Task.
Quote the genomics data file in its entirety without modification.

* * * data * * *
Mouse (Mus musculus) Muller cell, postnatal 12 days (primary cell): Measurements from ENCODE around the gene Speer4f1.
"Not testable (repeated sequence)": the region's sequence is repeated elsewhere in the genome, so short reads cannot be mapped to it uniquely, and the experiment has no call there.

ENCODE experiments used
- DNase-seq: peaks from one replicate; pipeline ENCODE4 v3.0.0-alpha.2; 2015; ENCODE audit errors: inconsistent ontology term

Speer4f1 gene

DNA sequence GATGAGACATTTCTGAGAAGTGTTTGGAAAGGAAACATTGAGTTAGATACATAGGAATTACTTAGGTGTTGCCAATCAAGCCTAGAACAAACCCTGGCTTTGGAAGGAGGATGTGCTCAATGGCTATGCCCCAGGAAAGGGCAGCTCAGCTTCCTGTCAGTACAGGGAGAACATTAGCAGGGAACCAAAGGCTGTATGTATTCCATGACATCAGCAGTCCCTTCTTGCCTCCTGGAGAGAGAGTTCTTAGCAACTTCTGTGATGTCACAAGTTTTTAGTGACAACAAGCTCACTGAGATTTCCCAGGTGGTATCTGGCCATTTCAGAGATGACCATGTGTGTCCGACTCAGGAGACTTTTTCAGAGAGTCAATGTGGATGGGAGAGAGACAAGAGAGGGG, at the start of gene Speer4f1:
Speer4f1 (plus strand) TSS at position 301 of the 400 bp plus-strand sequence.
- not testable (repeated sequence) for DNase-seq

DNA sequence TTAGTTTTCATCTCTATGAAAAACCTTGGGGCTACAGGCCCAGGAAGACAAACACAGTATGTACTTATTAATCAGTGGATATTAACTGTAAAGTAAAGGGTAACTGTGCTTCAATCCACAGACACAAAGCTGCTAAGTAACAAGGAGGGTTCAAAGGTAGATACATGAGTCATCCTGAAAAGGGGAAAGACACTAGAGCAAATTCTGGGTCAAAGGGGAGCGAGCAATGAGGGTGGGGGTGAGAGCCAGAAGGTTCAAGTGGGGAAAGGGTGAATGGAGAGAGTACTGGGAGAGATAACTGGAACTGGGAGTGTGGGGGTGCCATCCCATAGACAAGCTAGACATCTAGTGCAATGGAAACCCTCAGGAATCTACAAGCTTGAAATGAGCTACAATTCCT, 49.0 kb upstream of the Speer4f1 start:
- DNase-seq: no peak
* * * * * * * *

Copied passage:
Mouse (Mus musculus) Muller cell, postnatal 12 days (primary cell): Measurements from ENCODE around the gene Speer4f1.
"Not testable (repeated sequence)": the region's sequence is repeated elsewhere in the genome, so short reads cannot be mapped to it uniquely, and the experiment has no call there.

ENCODE experiments used
- DNase-seq: peaks from one replicate; pipeline ENCODE4 v3.0.0-alpha.2; 2015; ENCODE audit errors: inconsistent ontology term

Speer4f1 gene

DNA sequence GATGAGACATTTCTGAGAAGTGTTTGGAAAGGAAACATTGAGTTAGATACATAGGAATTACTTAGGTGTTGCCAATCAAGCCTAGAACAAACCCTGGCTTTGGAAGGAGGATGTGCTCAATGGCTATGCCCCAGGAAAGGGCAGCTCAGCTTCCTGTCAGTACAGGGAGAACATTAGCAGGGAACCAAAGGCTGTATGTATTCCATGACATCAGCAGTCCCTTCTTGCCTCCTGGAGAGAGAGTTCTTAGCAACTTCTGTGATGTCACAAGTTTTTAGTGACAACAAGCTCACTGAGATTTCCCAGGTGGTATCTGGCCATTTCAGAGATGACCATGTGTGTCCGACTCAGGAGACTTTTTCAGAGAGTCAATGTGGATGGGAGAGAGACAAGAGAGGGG, at the start of gene Speer4f1:
Speer4f1 (plus strand) TSS at position 301 of the 400 bp plus-strand sequence.
- not testable (repeated sequence) for DNase-seq

DNA sequence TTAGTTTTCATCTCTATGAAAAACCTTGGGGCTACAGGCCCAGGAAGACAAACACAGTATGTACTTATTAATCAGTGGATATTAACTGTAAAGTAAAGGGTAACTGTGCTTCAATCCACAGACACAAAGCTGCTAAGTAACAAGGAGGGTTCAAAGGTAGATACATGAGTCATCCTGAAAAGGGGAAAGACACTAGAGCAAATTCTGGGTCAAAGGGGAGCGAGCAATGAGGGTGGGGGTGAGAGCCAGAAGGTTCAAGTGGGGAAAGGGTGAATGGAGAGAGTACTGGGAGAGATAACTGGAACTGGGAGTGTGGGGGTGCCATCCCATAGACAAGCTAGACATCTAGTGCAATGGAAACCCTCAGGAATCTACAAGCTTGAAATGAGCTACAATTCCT, 49.0 kb upstream of the Speer4f1 start:
- DNase-seq: no peak